With intellectual depth and literary flair, Enlightenment Now makes the case for reason, science, and humanism: the ideals we need to confront our problems and continue our progress.]

 

Behind the Scenes at the Museum by Kate Atkinson

 

Kate Atkinson’s dazzling debut novel is a deeply moving story of family heartbreak and happiness.

Ruby Lennox begins narrating her life at the moment of conception, and from there takes us on a whirlwind tour of the twentieth century as seen through the eyes of an English girl determined to learn about her family and its secrets.

Chocolat by Joanne Harris

 

A timeless novel of a straitlaced village’s awakening to joy and sensuality – every page offers a description of chocolate to melt in the mouths of chocoholics, francophiles, armchair gourmets, cookbook readers, and lovers of passion everywhere.

Illuminating Peter Mayle’s South of France with a touch of Laura Esquivel’s magic realism, Chocolat is a timeless novel of a straitlaced village’s awakening to joy and sensuality. In tiny Lansquenet, where nothing much has changed in a hundred years, beautiful newcomer Vianne Rocher and her exquisite chocolate shop arrive and instantly begin to play havoc with Lenten vows. Each box of luscious bonbons comes with a free gift: Vianne’s uncanny perception of its buyer’s private discontents and a clever, caring cure for them. Is she a witch? Soon the parish no longer cares, as it abandons itself to temptation, happiness, and a dramatic face-off between Easter solemnity and the pagan gaiety of a chocolate festival.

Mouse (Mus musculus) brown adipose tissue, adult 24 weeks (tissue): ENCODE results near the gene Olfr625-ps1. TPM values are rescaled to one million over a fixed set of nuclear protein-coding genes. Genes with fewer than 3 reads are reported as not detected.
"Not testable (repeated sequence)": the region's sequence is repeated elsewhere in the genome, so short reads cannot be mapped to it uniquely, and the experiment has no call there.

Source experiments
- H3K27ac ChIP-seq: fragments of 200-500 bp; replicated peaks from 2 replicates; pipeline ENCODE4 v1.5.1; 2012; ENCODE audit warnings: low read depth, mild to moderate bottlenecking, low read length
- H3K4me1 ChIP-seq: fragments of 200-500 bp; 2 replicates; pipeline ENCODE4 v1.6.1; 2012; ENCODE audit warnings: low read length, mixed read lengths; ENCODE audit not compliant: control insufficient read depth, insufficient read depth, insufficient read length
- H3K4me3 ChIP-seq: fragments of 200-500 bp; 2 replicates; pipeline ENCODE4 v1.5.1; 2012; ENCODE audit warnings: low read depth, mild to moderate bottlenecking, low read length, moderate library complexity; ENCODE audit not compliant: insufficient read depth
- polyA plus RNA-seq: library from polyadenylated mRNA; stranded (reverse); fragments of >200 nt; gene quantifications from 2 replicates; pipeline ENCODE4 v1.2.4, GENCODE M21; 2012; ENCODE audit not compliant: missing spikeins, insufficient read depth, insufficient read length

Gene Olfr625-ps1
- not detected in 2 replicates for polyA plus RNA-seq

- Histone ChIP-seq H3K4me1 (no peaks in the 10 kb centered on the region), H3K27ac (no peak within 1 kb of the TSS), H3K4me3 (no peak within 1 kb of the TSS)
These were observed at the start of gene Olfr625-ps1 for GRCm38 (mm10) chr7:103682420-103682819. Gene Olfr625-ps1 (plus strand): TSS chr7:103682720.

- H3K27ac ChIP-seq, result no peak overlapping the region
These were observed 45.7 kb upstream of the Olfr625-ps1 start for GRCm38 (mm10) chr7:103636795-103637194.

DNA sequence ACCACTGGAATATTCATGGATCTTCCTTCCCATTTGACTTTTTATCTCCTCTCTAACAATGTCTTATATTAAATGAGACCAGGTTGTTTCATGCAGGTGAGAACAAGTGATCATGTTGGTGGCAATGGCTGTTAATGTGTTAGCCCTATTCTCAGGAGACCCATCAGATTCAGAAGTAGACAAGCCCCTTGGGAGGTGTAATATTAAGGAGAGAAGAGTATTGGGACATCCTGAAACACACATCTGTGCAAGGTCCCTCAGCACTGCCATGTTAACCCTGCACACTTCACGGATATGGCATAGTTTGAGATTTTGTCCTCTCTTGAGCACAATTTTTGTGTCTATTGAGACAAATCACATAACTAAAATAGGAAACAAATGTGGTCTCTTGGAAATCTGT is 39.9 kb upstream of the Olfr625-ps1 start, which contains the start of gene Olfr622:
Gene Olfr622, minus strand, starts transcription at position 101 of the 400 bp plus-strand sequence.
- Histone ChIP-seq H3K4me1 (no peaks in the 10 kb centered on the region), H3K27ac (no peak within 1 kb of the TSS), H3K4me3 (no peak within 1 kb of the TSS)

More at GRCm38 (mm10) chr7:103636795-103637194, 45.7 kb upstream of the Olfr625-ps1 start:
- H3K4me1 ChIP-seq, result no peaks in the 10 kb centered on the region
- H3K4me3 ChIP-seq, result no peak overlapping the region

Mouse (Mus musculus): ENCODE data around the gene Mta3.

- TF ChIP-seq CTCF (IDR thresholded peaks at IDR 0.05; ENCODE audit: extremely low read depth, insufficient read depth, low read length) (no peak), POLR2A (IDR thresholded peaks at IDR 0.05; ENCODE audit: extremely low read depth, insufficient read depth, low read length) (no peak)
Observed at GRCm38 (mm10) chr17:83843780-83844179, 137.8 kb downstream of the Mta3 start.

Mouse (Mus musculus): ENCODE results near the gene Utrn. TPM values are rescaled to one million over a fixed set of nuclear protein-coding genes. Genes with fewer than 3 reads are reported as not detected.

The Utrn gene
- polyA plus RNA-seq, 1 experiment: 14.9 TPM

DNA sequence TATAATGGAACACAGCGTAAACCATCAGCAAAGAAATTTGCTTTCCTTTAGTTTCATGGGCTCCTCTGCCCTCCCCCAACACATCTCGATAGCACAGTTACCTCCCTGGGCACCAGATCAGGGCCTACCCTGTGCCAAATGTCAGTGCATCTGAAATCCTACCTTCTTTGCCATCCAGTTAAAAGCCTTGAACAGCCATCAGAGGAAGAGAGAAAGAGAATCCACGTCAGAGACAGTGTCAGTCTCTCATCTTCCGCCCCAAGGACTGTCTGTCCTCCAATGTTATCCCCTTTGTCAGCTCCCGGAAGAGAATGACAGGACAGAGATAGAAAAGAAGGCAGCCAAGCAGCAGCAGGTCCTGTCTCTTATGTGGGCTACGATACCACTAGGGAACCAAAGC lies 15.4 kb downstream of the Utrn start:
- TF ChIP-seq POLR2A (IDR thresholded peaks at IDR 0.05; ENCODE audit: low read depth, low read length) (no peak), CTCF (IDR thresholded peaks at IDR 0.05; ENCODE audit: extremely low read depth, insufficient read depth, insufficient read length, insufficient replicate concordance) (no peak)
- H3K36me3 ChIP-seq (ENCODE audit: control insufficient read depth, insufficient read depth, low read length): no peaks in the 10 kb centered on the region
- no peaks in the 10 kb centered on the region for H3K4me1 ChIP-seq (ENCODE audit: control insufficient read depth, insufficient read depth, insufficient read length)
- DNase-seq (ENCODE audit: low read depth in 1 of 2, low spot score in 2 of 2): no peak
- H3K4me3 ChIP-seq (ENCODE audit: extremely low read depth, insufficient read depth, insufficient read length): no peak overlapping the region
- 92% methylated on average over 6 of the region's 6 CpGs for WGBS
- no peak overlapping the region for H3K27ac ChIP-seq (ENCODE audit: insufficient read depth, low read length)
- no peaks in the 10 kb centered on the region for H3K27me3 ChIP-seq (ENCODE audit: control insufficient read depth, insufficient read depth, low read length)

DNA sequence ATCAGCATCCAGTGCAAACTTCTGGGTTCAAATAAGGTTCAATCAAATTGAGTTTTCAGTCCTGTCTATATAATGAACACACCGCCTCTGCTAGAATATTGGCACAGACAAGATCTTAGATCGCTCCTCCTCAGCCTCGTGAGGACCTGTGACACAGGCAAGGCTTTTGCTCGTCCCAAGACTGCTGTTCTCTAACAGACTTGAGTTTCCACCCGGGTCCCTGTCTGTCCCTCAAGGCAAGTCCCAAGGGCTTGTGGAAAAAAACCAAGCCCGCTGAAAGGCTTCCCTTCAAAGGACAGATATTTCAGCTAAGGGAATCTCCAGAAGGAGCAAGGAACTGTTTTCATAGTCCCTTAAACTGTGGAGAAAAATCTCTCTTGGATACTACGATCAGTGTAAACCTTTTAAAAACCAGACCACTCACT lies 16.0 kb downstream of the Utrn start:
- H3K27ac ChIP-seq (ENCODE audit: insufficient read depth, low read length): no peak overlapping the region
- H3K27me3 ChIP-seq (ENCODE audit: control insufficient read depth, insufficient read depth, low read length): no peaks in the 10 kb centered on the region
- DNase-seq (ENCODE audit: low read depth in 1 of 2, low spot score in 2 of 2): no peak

Chocolat’s every page offers a description of chocolate to melt in the mouths of chocoholics, francophiles, armchair gourmets, cookbook readers, and lovers of passion everywhere. It’s a must for anyone who craves an escapist read, and is a bewitching gift for any holiday.

 

Eleanor Oliphant is completely fine by Gail Honeyman

Meet Eleanor Oliphant: She struggles with appropriate social skills and tends to say exactly what she’s thinking. Nothing is missing in her carefully timetabled life of avoiding social interactions, where weekends are punctuated by frozen pizza, vodka, and phone chats with Mummy.

But everything changes when Eleanor meets Raymond, the bumbling and deeply unhygienic IT guy from her office. When she and Raymond together save Sammy, an elderly gentleman who has fallen on the sidewalk, the three become the kinds of friends who rescue one another from the lives of isolation they have each been living. And it is Raymond’s big heart that will ultimately help Eleanor find the way to repair her own profoundly damaged one.